It’s not the retro goggles talking. There’s no bad matches, everything means something and even the losers had great characters (Vampires! 400lb Crash Holly! Bulldog in jeans!) They should have marketed this as the Introduction To WWF because that’s what it did for the easily-influenced youth.
Sadly Channel 4 weren’t impressed with the extreme violence and visible Mae boobage (the VHS of the show was released with an 18 rating) and the higher-ups decided to air Backlash (note: Channel 4 only got five PPVs of 2000, Sky got the rest) on a delay so they could edit out weapon shots and digitise X-Pac’s bleeding forehead. So clearly they weren’t happy, even with it being shown live(ish) in the wee hours of the morning. Sky Box Office got the PPVs back but showed most of them on Sky Sports for free until Rumble 2002 and they tried them out on Sky Box Office as real actual PPVs. They were very well ordered and the needle swung in the opposite direction once Sky realised people would actually pay extra for them, with only a few dregs like New Years Revolution and December To Dismember ending up on Sky Sports.
Coincidentally the mainstream popularity of wrestling in the UK dwindled once the PPVs became Sky-only and Sunday Night Heat was shoved to a late night slot and eventually onto MTV. In the UK, wrestling will always be popular with wrestling fans and new fans are created every year, but I’ve lost count of the number of people who stopped watching wrestling after it went off Channel 4 but still remember ”that Chinese guy landing on his fucking face.”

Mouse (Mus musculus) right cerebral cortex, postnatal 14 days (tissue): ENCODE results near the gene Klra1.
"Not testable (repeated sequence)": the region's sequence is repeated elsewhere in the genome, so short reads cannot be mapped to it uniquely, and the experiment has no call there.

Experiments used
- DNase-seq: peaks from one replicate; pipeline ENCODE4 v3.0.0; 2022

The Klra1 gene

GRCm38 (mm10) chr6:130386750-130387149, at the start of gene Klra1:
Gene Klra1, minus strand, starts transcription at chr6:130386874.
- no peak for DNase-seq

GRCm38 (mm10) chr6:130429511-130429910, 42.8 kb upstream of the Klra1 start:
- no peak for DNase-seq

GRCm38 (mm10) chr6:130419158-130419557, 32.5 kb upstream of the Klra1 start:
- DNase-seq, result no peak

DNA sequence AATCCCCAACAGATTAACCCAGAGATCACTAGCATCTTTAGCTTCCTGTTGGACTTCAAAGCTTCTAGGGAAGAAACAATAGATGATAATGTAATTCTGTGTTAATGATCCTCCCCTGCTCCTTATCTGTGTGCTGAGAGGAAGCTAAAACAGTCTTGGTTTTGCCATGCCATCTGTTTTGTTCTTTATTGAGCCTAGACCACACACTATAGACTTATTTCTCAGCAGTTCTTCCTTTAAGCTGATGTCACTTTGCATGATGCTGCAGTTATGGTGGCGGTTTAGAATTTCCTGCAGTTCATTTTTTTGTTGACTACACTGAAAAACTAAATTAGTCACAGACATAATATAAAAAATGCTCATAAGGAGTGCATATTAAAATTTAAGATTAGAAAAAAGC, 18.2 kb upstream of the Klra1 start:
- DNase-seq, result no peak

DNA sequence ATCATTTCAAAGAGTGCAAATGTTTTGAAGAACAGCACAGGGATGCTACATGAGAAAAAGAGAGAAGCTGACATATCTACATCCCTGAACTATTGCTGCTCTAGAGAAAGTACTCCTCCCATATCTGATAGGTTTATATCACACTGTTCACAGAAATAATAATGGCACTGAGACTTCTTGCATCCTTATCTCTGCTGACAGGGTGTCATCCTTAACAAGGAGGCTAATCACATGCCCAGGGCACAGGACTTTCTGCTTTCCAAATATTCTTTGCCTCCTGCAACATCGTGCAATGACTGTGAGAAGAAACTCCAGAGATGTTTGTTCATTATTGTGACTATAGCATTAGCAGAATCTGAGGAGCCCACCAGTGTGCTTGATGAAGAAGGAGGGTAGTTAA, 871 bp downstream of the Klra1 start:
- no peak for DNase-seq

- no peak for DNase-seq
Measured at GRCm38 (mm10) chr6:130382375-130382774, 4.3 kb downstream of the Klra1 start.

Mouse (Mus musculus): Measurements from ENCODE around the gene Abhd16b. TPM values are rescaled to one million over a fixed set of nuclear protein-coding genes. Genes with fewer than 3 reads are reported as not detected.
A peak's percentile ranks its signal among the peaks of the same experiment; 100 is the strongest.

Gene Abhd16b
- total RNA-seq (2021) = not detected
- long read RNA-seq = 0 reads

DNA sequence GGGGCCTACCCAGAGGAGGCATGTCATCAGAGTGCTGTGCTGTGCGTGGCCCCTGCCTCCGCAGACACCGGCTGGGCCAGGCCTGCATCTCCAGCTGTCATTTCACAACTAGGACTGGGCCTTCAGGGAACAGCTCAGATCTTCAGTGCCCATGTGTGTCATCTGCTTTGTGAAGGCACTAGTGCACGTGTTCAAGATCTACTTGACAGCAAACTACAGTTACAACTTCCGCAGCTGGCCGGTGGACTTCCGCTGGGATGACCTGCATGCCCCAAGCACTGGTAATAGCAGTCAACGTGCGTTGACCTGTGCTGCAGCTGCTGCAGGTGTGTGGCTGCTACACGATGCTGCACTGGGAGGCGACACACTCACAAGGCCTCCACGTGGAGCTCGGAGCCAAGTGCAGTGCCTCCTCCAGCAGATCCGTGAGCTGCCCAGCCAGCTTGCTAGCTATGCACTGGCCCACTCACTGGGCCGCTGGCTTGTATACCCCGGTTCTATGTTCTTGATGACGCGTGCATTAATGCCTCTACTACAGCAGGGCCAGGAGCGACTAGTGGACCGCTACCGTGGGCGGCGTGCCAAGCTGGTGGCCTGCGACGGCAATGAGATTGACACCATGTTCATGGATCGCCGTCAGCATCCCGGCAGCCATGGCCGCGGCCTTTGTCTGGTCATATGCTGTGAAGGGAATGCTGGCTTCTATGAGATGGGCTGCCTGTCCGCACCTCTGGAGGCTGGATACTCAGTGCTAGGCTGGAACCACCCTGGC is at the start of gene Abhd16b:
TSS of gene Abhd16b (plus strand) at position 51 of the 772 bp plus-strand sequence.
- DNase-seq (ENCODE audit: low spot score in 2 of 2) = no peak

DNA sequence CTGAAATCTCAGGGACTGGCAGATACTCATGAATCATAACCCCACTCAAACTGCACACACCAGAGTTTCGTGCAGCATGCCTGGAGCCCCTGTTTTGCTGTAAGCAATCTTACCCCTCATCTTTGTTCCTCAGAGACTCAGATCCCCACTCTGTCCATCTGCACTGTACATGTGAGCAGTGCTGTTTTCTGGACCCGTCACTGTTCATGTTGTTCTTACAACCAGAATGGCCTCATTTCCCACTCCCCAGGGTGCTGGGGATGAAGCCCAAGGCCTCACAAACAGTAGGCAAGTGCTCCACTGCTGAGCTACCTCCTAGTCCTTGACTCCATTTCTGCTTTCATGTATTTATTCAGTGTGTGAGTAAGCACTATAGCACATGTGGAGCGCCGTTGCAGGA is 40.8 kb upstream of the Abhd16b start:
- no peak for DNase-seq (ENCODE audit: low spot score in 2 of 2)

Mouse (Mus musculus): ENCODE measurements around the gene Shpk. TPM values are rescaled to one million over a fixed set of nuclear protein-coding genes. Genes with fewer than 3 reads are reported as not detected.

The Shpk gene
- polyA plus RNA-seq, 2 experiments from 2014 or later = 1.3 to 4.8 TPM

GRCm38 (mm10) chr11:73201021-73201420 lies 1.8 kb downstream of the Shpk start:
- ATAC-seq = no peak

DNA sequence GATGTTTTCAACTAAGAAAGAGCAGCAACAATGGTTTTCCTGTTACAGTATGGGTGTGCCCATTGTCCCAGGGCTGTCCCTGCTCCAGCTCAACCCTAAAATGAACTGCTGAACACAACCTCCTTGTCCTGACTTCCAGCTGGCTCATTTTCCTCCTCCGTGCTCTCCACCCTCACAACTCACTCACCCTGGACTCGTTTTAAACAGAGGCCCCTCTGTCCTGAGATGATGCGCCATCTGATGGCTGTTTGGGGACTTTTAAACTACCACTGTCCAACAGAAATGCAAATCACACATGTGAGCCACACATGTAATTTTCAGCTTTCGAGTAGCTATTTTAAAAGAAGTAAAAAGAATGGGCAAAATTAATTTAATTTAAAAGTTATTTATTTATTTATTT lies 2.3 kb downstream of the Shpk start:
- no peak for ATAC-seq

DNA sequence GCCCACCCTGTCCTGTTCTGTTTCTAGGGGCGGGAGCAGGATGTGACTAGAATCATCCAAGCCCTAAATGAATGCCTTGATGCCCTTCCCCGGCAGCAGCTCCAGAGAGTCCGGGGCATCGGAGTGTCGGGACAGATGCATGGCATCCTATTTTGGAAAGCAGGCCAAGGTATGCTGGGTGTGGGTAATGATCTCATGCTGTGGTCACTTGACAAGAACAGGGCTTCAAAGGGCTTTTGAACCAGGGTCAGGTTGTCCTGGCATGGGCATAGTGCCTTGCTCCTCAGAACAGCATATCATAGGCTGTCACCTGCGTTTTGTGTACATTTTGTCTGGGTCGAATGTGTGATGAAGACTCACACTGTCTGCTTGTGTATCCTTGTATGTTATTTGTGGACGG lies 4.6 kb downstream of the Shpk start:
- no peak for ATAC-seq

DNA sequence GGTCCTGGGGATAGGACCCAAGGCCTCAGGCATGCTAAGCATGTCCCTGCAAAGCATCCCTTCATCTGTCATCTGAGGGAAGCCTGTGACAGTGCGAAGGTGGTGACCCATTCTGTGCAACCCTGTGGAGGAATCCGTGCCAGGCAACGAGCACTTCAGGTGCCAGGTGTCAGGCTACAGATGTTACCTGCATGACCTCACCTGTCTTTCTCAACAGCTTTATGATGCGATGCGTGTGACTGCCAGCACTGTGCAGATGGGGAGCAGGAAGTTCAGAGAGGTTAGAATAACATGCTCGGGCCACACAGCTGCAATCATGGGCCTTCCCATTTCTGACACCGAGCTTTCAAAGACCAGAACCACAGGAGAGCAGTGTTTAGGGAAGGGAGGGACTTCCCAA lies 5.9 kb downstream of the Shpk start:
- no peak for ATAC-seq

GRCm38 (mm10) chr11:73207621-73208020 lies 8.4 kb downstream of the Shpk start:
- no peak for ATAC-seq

Christ that was a lot more typing than I intended. If you’re still reading, what were your memories of this PPV-you-didn’t-need-to-pay-for? Here’s some real memories from real people in wrestling:
ICW’s The Wee Man: ”I had an empty that weekend so on the Saturday I had a party that resulted in destroyed wall, shower, hole in the ceiling, one room wall to wall in spew and one dead goldfish. Even though some pals that stayed over to the Sunday managed to fix up some of it the hoose was fucked. Irn Bru stains in a carpet are permanent. Staying up to watch the rumble was my only escape from the dread of my mum coming back on the monday morning. Watching cactus jack hhh is the most weirdly relaxed i’ve ever felt, and i pinpoint the 2000 rumble as when wrestling got properly embedded in my psyche”
WCPW & ICW’s Jamie Kennedy: ”I recall my dad staying up to tape it for me, as I had school the following morning. He was watching something else, but kept flicking back and forth to see if the show was still on. I’ll never forget hearing an almighty, ‘Jesus Christ’ coming from the living room during the bikini bit (I didn’t know it was that bit at the time, but I do remember hearing Jerry Lawler’s voice over a live mic when I woke up). Maybe he was giddy over Terri Runnels, but I have a sneaking suspicion he nearly lost his supper at Mae Young. Ran home from school the next day to watch it, was so excited to see the Tag-Team Tables match. I still have that VHS tape, my dad taped over a Rangers win against Celtic. That’s how much he knew it meant to me!”
Progress commentator Callum Leslie: ”I went round to a friends house and they were watching a tape of it a couple of days after the fact. I got there just in time to see the very end where The Rock eliminates the Big Show, and was instantly intrigued. I needed to know how that was possible! That was the first time I remember ever seeing wrestling.”